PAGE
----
review, or it violates the Constitution's nondelegation doctrine. Professor
Froomkin reviews possible alternatives to ICANN, and ultimately proposes
a decentralized structure in which the namespace of the DNS is spread out
over a transnational group of "policy partners" with DoC.
of the Domain Name Supporting Organizations. Jon Weinberg.
Prof. Jonathan Weinberg offers an anlysis of the
(dis)function of the DNSO and especially the Names Council. He argues that
the Names Council has been incapable of meaningful policy development,
and as a result has played little role in ICANN policy making. It has responded
to the problematic nature of "consensus" in the domain name area by making
its decisions on such a high level of generality as to elide any real conflict.
It has then left the vast bulk of the questions before it to ICANN staff.
The Names Council, further, is anything but representative; its underlying
constituency-based structure is skewed in favor of organized commercial
interests, and is ultimately incoherent.
and Internet Governance. Milton Mueller. Posted 1-20-00.
An interesting and important article by Milton Mueller
on the entire ICANN process. (This essay is in PDF format. You will
Acrobat to view this PDF file.)
Governments and Governance. Michael Froomkin. Posted 6-28-99.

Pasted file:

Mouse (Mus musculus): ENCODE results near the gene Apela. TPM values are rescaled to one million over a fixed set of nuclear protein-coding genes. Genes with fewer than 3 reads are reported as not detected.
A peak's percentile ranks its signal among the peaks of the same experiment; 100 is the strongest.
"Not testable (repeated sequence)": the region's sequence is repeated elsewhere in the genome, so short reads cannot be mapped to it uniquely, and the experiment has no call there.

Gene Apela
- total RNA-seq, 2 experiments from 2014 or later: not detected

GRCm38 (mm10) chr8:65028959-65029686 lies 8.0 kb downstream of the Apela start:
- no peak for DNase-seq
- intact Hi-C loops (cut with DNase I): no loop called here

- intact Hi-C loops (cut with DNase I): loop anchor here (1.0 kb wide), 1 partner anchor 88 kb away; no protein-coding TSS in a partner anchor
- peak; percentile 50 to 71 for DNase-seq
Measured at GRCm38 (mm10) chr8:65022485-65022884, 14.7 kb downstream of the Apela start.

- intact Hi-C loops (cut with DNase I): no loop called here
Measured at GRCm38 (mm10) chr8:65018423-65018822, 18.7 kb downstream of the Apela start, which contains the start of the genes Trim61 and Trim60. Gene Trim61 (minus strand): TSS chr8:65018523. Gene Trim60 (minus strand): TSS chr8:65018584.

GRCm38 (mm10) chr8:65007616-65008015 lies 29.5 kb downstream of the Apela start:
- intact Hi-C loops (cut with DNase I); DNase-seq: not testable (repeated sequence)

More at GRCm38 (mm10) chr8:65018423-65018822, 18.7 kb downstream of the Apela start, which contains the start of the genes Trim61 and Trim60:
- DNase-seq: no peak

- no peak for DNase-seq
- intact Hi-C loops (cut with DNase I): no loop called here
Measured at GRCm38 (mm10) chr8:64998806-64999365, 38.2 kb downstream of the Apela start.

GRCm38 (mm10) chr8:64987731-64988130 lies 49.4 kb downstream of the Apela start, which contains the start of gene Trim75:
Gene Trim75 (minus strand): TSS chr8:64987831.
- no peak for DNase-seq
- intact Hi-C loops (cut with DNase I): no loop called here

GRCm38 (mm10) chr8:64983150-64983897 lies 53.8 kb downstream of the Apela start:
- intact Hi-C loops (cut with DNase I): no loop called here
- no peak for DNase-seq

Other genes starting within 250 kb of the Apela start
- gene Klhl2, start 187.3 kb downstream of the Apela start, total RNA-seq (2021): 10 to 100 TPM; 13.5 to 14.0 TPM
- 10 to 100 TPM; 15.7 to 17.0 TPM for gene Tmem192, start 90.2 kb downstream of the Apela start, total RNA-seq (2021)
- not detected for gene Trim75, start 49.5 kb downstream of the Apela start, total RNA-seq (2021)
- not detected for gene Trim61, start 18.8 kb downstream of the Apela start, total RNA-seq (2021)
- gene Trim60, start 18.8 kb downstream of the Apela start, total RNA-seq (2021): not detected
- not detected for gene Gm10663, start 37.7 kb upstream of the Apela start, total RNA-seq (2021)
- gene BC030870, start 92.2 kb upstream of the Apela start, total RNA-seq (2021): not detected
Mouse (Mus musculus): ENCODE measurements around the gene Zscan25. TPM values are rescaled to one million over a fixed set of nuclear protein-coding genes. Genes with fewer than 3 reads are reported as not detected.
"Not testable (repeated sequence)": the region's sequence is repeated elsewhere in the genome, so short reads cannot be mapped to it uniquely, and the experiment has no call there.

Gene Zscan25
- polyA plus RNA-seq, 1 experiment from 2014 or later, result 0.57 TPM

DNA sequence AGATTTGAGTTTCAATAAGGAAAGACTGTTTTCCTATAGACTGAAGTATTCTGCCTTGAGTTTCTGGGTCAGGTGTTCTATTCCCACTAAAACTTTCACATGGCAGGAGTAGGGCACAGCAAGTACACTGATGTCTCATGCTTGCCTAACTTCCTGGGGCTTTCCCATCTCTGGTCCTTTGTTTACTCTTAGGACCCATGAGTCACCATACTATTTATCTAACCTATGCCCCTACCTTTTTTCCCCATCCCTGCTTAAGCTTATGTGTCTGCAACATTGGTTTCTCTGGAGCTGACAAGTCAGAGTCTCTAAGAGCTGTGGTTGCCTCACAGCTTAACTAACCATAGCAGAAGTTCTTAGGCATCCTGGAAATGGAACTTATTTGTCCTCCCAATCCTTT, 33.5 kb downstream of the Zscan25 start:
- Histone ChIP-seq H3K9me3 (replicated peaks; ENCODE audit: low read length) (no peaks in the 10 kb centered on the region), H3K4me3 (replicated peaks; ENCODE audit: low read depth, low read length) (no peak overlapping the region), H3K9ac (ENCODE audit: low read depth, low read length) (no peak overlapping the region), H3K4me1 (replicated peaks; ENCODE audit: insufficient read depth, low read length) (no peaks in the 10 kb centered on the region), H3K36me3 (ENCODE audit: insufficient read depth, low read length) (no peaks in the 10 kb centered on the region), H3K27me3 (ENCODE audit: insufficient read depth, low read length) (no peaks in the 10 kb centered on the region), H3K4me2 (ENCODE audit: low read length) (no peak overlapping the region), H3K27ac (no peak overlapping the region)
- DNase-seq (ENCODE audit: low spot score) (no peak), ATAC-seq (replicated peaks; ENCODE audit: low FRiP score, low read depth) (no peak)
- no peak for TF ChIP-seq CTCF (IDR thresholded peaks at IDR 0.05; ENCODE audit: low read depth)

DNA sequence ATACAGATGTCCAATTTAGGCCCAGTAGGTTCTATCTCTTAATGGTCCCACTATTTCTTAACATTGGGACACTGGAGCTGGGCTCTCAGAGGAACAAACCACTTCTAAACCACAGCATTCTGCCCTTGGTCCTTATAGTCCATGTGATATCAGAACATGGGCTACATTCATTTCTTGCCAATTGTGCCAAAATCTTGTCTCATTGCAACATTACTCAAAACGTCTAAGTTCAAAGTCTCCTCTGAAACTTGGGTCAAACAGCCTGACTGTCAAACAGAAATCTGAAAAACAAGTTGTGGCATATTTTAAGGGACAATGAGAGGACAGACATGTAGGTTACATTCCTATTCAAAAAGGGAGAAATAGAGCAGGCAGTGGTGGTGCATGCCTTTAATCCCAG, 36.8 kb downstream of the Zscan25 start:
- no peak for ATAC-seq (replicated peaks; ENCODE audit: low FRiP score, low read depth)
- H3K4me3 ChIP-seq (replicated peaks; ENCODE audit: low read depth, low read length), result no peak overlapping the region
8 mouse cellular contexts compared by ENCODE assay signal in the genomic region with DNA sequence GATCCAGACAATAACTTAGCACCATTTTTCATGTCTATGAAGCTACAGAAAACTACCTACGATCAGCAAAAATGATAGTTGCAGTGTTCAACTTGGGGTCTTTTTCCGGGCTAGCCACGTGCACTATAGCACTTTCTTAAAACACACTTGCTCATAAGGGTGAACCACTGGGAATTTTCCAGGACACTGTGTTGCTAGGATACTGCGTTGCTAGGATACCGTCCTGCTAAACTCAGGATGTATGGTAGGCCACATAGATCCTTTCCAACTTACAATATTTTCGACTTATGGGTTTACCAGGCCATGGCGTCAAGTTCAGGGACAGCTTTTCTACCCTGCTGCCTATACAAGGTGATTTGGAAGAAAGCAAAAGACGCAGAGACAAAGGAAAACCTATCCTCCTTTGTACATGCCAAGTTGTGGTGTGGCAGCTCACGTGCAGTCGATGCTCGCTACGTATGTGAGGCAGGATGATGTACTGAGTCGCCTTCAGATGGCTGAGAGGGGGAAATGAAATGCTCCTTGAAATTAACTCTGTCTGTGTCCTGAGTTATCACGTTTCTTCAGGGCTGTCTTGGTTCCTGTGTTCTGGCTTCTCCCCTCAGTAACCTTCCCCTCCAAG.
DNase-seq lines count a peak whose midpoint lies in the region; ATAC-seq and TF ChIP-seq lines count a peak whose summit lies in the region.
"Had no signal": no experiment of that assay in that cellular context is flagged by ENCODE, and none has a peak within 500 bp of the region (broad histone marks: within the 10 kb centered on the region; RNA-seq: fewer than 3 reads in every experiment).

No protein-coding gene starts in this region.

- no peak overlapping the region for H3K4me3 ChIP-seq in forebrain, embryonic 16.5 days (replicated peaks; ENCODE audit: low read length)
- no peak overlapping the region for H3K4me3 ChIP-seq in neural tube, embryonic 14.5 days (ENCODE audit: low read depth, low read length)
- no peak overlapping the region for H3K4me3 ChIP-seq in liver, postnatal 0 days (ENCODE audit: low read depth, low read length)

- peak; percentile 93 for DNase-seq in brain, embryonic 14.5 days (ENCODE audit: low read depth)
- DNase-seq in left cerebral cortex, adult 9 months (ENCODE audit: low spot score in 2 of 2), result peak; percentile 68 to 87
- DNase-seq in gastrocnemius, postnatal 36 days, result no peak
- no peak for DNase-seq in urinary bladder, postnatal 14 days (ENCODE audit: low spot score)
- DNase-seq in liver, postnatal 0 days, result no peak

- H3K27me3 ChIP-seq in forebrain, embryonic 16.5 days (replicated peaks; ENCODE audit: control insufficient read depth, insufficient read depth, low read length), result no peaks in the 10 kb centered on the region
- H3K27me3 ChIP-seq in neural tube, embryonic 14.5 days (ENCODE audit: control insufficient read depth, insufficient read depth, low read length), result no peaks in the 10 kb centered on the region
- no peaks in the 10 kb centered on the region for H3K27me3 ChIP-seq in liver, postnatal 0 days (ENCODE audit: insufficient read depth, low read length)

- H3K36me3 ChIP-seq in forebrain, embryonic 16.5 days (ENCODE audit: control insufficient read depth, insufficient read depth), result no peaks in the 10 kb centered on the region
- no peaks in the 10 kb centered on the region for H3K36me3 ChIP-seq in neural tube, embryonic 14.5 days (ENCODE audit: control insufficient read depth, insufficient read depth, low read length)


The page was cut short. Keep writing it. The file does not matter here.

Has the commercialization of cyberspace overwhelmed
the ad hoc governance structures that created the Internet? On the second
anniversary of the Clinton Administration's "Framework for Global Electronic
Commerce" (the "Magaziner Report"), Professor Michael Froomkin takes stock.
and Independent Review. David Post. Posted 8-9-99.
ICANNWatch Co-Editor David Post writes: "I
believe that the formation of an Independent Review Panel of some kind
to serve as a counterweight and check on the powers exercised by the ICANN
Board of Directors is of critical significance. It is not the only way
to reassure the Internet community that ICANN will not act in a manner
that is contrary to the best interests of that community, but it is an
important and possibly indispensable piece of that most important puzzle."
ICANN be Challenged on Antitrust Grounds. Jamie Love. Posted
ICANN's proposed restrictions on use of famous names
raises questions about antitrust actions involving private sector "self
And finally, Tony Rutkowki's classic ICANN
Organization Chart -- in Powerpoint
format, and as an Image
ICANN and 'Consensus' Governance
Consensus. David Farber, Michael Froomkin, and David Post.
ICANNWatch Co-editors Farber, Froomkin, and Post
suggest that "...this notion that ICANN 'is nothing more than the reflection
of community consensus' continues to defy common sense. How ICANN interprets
'consensus,' and how it thinks such a consensus is uncovered, is deeply
mysterious (and of the greatest importance)."
and the Consensus of the Internet Community. David Post.
In her testimony before the House Commerce Committee,